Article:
able in society, particularly as she was able to conceal under the cloak of entire openness and unblushing assurance, a character extremely artificial and designing. But though this lady's passion was ambition, she now had sense to discover, that her own person was not such as to warrant any hopes of her advancing the family dignity by a high marriage in propria persona. Her present object, therefore, was to establish her two younger sisters: and for this purpose, in conjunction with her mother, she had made several skilful manquvres, and had actually got at this time in her web a foolish young baronet, who had professed some regard for Miss Juliana Clifford when in Town, and who was even expected that very evening at the Hall: for the sapient mother and daughter judged that they should here be able to bring the whole artillery of Miss Juliana's charms to bear more directly upon him than in London, where he was subject to the attacks of other mothers and daughters, as cold-hearted, ambitious, and cunning, as themselves. Judge, then, if you can, what must have been the dismay of these ladies, when they discovered that the wilds of Yorkshire contained in Sophia a more powerful rival than any that they had had to fear in St. James's. However, nothing was to be done but to put a good face on the business: for which reason, Miss Clifford lavished on Sophia no small portion of compliments and caresses, by which she hoped, in time, to gain her confidence, and obtain from her an avowal of her most secret inclinations. What use she meant to make of such an avowal (could she obtain it) will hereafter appear.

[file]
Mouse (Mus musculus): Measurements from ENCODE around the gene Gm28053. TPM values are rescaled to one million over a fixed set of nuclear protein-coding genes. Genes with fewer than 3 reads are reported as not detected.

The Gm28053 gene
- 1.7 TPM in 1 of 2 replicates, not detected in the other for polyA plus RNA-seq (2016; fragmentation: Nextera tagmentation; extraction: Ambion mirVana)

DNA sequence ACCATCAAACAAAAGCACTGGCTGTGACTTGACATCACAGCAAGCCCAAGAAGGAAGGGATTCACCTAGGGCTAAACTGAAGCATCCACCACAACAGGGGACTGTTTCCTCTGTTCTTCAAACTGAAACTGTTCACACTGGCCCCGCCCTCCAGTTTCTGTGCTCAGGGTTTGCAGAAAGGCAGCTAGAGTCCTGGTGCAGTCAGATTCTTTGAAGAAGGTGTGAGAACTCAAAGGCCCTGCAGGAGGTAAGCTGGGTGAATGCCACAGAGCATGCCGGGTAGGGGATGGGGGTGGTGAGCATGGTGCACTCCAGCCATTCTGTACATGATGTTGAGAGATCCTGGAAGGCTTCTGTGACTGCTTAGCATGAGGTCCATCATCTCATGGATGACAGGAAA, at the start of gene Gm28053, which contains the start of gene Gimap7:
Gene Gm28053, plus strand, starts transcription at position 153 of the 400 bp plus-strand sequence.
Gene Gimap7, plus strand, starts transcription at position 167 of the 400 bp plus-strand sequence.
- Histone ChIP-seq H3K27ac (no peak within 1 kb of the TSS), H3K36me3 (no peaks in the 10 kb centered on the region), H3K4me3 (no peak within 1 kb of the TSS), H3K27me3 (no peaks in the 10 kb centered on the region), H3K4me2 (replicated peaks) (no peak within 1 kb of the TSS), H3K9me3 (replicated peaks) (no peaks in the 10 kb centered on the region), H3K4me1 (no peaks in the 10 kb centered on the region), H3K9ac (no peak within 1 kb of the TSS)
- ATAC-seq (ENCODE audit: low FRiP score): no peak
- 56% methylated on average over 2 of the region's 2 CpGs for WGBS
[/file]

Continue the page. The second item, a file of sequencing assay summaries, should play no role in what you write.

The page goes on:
In my description of the family party which now took possession of Mortimer-Hall, I have said nothing of Mrs. Mortimer's younger daughters, and for the plain reason, that there was little to be said about them. They, indeed, were passably good-looking, but, through affecting much delicacy, they were ready unreservedly to lend themselves to the ambitious and worldly views of their mother and sister. Strangely mixed as was this party, it was thought necessary by each individual to appear well with the rest. Yet there were certain feelings between Mrs. Mortimer and her daughters, who formed one party, and Sophia, who stood alone, which both parties were willing to conceal, but which they would

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still have found considerable difficulty in doing, had it not been for the boisterous humour of Mr. Mortimer, who could hardly restrain his triumph on finding his wife's daughters so entirely eclipsed by his own.